I had my haircut.

Hello Mentors,

Is there any particular terminology for these sentences?

I had my hair cut. ( someone did the haircut for me )
I had my car washed in the car wash. ( someone washed my car )

I am confused about these sentences. Why other person did the actions and the speakers use the pronoun " I ".

Please help me.

Thanks,

Julius

I think this is called “causative have” (i.e. causative use of “have”). The patterns are:

“have something done” (your two examples)
“have somebody do something” (e.g. “I had the barber cut my hair”)

See e.g. eslbase.com/grammar/causative

By the way, note that “I had my haircut” (“haircut” one word, as in your subject line) is not correct – or, at least, does not mean the same thing. Possibly that was just a typo.

Oh Dozy, Thank you so much for your reply.

But I want to know about the compound one word “haircut”?
I was able to check it on google and it says that we have that kind of term. :wink:

Another thing:

Is the passive form important in causative have?

Thank you Dozy;0

Julius

‘Haircut’ as one word is possible, but not in your sentence.
A haircut (noun) is equivalent to a hair style. In your sentence you are speaking about the cutting of your hair.

Note also that “I had a haircut” is fine.

I’m not exactly sure what you mean by that. Ordinary passive form would be something like “My hair was cut”. “I had my hair cut” is a different pattern, and usually implies that the haircut was the subject’s own decision or volition, rather than something to which he or she was passively subjected.

However, in cases where the action is unlikely to be the subject’s own volition, there may be less difference. For example, “I had my licence taken away” and “My licence was taken away” are quite similar.

Dozy,
I learned as below:
I had my car stolen yesterday. (wrong)
My car was stolen yesterday.(OK)
I had my house burgled. (wrong)
My house was burgled.(OK)
But in eslbase.com/grammar/causative
the following sentence was found:
“Bill had his money stolen.”
Is it right?

Allthose examples are right.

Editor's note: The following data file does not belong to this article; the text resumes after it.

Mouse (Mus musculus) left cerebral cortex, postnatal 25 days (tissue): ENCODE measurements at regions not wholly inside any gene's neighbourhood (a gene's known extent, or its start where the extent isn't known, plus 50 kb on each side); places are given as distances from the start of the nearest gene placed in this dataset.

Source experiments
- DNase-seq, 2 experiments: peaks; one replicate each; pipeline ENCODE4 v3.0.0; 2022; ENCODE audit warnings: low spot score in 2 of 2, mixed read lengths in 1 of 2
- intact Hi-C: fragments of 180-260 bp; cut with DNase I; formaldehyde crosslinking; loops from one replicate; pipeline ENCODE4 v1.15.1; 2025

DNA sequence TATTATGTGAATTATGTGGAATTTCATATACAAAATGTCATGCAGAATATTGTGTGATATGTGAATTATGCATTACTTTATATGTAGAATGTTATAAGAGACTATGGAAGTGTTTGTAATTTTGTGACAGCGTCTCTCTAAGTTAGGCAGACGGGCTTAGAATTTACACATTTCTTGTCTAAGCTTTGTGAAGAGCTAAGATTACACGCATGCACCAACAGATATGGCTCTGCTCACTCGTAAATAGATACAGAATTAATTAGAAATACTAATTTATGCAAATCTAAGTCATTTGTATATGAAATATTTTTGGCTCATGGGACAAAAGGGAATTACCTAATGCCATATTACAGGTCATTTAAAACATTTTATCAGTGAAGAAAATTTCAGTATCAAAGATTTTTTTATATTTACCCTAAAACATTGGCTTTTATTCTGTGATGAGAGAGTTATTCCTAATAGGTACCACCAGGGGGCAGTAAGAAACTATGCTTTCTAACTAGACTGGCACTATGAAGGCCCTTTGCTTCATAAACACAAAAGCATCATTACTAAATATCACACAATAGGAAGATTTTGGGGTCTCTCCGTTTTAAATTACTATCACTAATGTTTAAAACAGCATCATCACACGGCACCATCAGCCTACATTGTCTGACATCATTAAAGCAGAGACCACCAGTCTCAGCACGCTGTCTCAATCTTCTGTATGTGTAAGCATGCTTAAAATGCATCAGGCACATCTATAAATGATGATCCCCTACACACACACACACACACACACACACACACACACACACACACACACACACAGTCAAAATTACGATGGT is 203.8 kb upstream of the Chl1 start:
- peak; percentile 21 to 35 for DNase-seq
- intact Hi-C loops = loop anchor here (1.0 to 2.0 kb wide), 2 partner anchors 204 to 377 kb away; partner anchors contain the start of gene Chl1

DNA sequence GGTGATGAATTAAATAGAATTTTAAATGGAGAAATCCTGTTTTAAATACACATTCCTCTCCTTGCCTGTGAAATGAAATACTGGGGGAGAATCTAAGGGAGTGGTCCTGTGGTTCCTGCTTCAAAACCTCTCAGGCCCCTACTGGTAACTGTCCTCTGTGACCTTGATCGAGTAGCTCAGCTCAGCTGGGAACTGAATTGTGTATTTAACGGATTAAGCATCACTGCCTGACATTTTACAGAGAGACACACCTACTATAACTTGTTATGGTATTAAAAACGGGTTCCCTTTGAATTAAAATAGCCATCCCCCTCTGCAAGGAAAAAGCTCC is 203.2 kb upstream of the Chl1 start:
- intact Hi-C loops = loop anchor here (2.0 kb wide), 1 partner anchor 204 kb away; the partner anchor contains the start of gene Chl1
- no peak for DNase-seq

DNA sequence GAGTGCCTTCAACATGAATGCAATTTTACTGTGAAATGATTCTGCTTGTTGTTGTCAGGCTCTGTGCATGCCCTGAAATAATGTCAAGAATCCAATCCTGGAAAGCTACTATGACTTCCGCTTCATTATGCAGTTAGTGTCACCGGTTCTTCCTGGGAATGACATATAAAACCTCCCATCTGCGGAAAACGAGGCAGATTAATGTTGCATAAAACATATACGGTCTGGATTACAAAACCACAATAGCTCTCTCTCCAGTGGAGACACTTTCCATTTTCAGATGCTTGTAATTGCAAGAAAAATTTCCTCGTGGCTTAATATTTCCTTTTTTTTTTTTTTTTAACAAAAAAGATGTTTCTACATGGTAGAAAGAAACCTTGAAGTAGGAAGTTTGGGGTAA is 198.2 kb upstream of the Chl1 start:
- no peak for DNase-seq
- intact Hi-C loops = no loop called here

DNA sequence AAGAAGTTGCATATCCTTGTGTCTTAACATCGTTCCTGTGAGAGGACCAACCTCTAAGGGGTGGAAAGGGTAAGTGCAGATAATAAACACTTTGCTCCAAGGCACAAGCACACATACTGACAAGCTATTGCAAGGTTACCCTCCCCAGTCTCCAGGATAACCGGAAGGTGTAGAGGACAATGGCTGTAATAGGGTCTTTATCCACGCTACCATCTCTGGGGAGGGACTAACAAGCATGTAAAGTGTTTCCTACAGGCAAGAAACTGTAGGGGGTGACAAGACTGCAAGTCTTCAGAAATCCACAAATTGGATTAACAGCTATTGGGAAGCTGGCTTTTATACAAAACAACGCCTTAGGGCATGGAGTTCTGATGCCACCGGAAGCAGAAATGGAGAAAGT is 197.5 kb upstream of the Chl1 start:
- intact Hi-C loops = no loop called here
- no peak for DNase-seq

Hi Allifathima,

I think you missed the last part of Dozy’s explanation, where he as good as said that “I had my car stolen yesterday” and “my car was stolen yesterday” are similar.

:slight_smile:

Hello Dozy and Beeesneees

Thank you for your help.

Here is an example of Passive Form.

The professor had the work done by his lab assistants.

Ex.
The professor had his students write an essay. I had him do it.

Passive voice: The professor had his students write an essay.
meaning I had him do it by my students.

Thank you in advance!

Julius

I think this form may sometimes be called “causative passive”, but it is not the ordinary passive, which would be “the work was done (by the assistants)”.

I do not see any passive flavour in this one.

This one is ungrammatical.

I have just realized that the last sentence is grammatically wrong. :wink:

Thank you so much again Dozy.

Julius

Hello!

I am confused

I just want to know the Tense of this sentence.

I’d have my manicure one a week.

Thanks!

Julius

I assume you meant “once a week”. As you probably know, “I’d” in this case is “I would”, not “I had”. Some people call this “habitual past” or “past habitual”:

dailywritingtips.com/9-forms … ast-tense/
yorkshiredialect.com/habitual.htm

I see. If that is habitual past we can also use " used to" and " would always" like these:

I used to have my manicure once a week.

I would always have my manicure once a week.

Am I right?

Thanks!

Julius

yes